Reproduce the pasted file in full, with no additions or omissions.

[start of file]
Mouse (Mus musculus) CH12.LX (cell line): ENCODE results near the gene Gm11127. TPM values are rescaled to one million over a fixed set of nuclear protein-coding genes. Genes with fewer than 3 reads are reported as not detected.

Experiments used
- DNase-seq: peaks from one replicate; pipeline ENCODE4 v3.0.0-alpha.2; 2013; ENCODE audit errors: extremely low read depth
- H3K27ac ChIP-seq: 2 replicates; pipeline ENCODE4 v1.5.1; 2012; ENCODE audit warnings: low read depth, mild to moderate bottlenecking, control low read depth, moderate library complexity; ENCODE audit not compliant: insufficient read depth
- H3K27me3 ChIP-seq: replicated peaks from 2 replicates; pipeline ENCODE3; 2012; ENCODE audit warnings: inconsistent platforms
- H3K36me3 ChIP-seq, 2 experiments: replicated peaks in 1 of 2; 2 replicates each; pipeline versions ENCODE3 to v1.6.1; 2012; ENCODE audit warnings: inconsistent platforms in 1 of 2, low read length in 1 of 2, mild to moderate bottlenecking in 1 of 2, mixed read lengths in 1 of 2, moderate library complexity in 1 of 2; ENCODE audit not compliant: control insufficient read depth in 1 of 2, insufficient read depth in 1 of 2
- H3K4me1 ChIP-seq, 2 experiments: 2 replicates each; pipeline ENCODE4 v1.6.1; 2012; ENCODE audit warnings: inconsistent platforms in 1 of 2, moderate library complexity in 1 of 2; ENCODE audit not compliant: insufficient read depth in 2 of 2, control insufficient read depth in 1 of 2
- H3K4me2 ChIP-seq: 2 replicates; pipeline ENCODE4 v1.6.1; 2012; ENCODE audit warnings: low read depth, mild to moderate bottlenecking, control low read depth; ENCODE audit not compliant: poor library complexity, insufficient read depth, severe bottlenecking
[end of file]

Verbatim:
Mouse (Mus musculus) CH12.LX (cell line): ENCODE results near the gene Gm11127. TPM values are rescaled to one million over a fixed set of nuclear protein-coding genes. Genes with fewer than 3 reads are reported as not detected.

Experiments used
- DNase-seq: peaks from one replicate; pipeline ENCODE4 v3.0.0-alpha.2; 2013; ENCODE audit errors: extremely low read depth
- H3K27ac ChIP-seq: 2 replicates; pipeline ENCODE4 v1.5.1; 2012; ENCODE audit warnings: low read depth, mild to moderate bottlenecking, control low read depth, moderate library complexity; ENCODE audit not compliant: insufficient read depth
- H3K27me3 ChIP-seq: replicated peaks from 2 replicates; pipeline ENCODE3; 2012; ENCODE audit warnings: inconsistent platforms
- H3K36me3 ChIP-seq, 2 experiments: replicated peaks in 1 of 2; 2 replicates each; pipeline versions ENCODE3 to v1.6.1; 2012; ENCODE audit warnings: inconsistent platforms in 1 of 2, low read length in 1 of 2, mild to moderate bottlenecking in 1 of 2, mixed read lengths in 1 of 2, moderate library complexity in 1 of 2; ENCODE audit not compliant: control insufficient read depth in 1 of 2, insufficient read depth in 1 of 2
- H3K4me1 ChIP-seq, 2 experiments: 2 replicates each; pipeline ENCODE4 v1.6.1; 2012; ENCODE audit warnings: inconsistent platforms in 1 of 2, moderate library complexity in 1 of 2; ENCODE audit not compliant: insufficient read depth in 2 of 2, control insufficient read depth in 1 of 2
- H3K4me2 ChIP-seq: 2 replicates; pipeline ENCODE4 v1.6.1; 2012; ENCODE audit warnings: low read depth, mild to moderate bottlenecking, control low read depth; ENCODE audit not compliant: poor library complexity, insufficient read depth, severe bottlenecking